Paradise Kiss - Yukari and George

In this installment of My Favourite Anime, Stephanie of Dear Anime shares why she loves Paradise Kiss for its profound character arcs and lessons in failure. Sometimes, reality is more mysterious than fiction. This show teaches us how to ride the waves.

I love anime for its kaleidoscope of worlds—each at the same time ineffably strange and yet hauntingly familiar. But the most mysterious world is always our own.

Amid the various isekai and other fantasy-based shows, it’s nice to come across a story that’s firmly grounded in reality, populated by characters who feel like they really exist in our world and who might be out there living their lives even now. The story of Paradise Kiss is both universal and quintessentially Japanese. Yukari Hayasaka lives a life familiar to many Japanese high school students. She works her butt off in school and then at juku. She’s not naturally academic, but scoring top grades at a prestigious high school is the only way she knows to win her strict mother’s love. (Her workaholic dad doesn’t even live with the family.)

Yukari’s world changes when some art students recruit her to model in their senior show. At first she’s put off by their weird clothes and colorful personalities—so different from her conformist life. But rich and charismatic George (who designed the dress she would have to model) seduces her with the glamour of the fashion world, and Yukari is quickly hooked (on both modeling and the guy). Although Yukari’s connections killer genetics allow her to start landing gigs, she has to wonder: is she throwing her life away on a whim? Where’s the line between following your dream and doing something really stupid when you’re young that you may never recover from?

Manga creator Yazawa Ai has a unfailingly sharp eye for the complexities of human emotions. Her romances deal not with star-crossed lovers but with the petty squabbles and miscommunications—and the small moments of truth and kindness—that define relationships. The anime brings to life the fashion world that the characters move through with gorgeous details of fabrics and clothing.

All the characters bring their own unique spark to the story. Yukari is often immature and naive, but she never hesitates to call out BS when she sees it (a trait that both annoys George and turns him on). During the show she becomes much more confident in herself. Although George can be extremely self-centered, you have to admire his passion for design. Among the other art students, Miwako is incredibly sweet and supports Yukari one-hundred percent even though they’ve only just met, Arashi is a wannabe punk but actual softie, and Isabella is elegant and motherly in a way the rest of us can only aspire to.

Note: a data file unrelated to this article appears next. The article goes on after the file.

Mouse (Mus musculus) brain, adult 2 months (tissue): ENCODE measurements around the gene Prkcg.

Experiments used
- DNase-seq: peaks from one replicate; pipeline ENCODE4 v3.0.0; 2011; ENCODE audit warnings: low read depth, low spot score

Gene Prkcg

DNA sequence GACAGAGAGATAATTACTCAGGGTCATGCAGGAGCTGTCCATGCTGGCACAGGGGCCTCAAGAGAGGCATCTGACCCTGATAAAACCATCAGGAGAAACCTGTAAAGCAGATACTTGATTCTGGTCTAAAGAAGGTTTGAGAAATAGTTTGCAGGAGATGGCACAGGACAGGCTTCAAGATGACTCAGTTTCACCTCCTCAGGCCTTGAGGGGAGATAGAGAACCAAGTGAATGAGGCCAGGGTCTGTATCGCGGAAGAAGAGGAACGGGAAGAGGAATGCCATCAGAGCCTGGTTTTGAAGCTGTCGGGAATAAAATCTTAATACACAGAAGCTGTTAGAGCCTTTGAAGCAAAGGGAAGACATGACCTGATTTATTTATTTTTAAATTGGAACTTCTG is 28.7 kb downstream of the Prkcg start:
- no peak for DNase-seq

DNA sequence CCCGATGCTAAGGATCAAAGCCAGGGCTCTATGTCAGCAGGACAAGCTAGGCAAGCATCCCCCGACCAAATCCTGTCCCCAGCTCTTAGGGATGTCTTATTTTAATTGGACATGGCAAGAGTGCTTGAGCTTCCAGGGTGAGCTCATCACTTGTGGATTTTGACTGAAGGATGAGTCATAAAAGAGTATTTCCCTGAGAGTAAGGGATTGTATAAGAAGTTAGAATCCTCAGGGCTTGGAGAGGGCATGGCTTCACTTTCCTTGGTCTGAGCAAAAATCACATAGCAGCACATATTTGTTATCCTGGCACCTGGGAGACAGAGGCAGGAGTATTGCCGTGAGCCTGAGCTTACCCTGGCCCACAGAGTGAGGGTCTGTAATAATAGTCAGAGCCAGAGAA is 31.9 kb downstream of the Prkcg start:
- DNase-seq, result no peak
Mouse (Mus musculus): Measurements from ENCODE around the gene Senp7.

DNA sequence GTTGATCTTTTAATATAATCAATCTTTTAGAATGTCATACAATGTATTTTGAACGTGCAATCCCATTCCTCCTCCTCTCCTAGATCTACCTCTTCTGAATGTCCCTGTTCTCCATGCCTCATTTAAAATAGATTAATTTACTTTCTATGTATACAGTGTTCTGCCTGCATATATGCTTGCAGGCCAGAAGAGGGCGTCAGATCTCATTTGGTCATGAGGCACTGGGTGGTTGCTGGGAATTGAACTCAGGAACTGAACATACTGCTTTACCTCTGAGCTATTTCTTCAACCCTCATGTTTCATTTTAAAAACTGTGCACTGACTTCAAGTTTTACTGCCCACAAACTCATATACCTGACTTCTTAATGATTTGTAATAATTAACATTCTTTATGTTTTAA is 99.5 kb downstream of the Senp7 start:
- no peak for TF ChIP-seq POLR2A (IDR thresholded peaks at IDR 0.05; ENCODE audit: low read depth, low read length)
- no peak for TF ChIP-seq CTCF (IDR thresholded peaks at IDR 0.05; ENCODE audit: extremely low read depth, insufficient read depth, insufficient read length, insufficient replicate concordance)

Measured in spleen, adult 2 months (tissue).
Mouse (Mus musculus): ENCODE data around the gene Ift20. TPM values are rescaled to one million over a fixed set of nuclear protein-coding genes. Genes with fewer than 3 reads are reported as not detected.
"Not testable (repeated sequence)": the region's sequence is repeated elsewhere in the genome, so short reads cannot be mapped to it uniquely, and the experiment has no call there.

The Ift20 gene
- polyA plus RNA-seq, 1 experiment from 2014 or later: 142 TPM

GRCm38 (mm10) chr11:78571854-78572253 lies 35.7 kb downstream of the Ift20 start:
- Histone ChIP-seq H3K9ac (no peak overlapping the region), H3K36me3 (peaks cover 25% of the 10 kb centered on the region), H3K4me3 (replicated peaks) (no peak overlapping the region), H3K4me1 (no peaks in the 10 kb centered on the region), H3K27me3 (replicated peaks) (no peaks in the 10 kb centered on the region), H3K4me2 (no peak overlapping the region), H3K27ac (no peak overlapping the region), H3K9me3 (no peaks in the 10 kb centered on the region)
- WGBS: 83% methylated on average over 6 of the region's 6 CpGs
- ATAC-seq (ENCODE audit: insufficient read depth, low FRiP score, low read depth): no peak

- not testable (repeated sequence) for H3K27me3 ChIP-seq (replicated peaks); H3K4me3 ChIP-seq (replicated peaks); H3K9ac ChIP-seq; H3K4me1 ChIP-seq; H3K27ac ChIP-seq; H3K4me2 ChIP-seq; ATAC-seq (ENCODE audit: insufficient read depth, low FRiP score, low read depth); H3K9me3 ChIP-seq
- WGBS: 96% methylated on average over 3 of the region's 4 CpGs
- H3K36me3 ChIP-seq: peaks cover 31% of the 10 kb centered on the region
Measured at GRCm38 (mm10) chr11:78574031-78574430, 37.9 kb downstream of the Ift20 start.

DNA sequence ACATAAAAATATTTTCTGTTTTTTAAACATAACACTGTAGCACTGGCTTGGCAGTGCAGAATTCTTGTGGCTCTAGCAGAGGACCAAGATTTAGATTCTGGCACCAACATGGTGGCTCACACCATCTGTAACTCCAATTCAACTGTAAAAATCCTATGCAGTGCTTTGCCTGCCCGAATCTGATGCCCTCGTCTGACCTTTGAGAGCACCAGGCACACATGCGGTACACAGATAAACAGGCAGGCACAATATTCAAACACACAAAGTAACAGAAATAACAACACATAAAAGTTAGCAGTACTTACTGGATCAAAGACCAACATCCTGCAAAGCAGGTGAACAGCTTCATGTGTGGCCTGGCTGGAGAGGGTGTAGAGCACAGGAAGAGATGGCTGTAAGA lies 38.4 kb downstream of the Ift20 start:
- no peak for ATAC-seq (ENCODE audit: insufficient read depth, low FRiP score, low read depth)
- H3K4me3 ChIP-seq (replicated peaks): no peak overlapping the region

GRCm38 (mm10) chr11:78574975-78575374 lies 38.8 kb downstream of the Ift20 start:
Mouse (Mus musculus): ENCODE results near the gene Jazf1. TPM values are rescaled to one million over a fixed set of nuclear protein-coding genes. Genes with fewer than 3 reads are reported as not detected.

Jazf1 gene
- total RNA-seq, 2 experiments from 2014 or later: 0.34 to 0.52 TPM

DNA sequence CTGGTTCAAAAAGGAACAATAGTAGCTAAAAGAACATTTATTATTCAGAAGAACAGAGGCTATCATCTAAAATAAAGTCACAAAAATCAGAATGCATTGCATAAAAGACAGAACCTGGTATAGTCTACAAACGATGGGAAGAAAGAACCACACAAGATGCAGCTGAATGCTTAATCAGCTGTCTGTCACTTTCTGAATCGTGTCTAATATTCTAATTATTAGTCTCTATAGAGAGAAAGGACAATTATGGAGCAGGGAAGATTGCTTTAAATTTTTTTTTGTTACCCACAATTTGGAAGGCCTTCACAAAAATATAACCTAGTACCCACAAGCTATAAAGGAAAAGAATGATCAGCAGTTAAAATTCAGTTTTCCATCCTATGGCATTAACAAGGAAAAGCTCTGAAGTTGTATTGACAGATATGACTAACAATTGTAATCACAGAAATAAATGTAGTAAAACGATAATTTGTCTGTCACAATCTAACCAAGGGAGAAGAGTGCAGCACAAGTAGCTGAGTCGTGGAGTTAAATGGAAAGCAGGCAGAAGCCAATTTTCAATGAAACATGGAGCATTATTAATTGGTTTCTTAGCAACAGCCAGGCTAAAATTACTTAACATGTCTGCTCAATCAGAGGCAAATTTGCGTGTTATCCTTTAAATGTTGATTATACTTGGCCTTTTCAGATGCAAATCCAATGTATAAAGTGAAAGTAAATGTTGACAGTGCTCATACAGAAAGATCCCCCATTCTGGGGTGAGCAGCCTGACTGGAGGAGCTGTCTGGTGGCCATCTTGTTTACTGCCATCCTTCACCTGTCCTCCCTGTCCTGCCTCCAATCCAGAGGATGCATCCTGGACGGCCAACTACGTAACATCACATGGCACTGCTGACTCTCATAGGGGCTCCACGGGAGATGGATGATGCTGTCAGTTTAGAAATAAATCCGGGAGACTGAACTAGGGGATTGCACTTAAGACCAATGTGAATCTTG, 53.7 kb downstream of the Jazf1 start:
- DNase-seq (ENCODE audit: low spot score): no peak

While most anime romances deal with the drawn out ‘will they or won’t they’ to keep the harem running as long as possible, Ai Yazawa has always known that the hard part of a relationship comes after it’s official. George and Yukari have to deal with mismatched expectations and his insensitivity to her needs. Miwako and Arashi deal with suspicion and the specter of past abuse.

The relationships are ‘mature’ in that other sense as well. The anime trades in fanservice for frank portrayals of teen sexuality. Yazawa is the only author I’ve read to touch on protection and birth control as things that sexually active people need to think about. That’s all too rare in media that many teens use to form ideas about what to expect from future relationships.

All these reasons keep me coming back to this anime, but more than anything Paradise Kiss is a story about failure. It would have been so easy to give all these characters exactly what they wanted (and what they arguably deserved). But no one gets a happily ever after. Some realize that their artistic dreams will always be on the hobby level. Others have to make career compromises. Others may never find the love they long for.

And that’s life. No one gets everything they wished for handed to them on a platter (even the people who seem like they have everything going for them). There are some opportunities that we go for and some that pass us by. You have to know yourself, fight for what you absolutely can’t give up, and let go of what you have to let go of.

Every time I watch the show I feel happy to experience a little slice of these characters’ lives.

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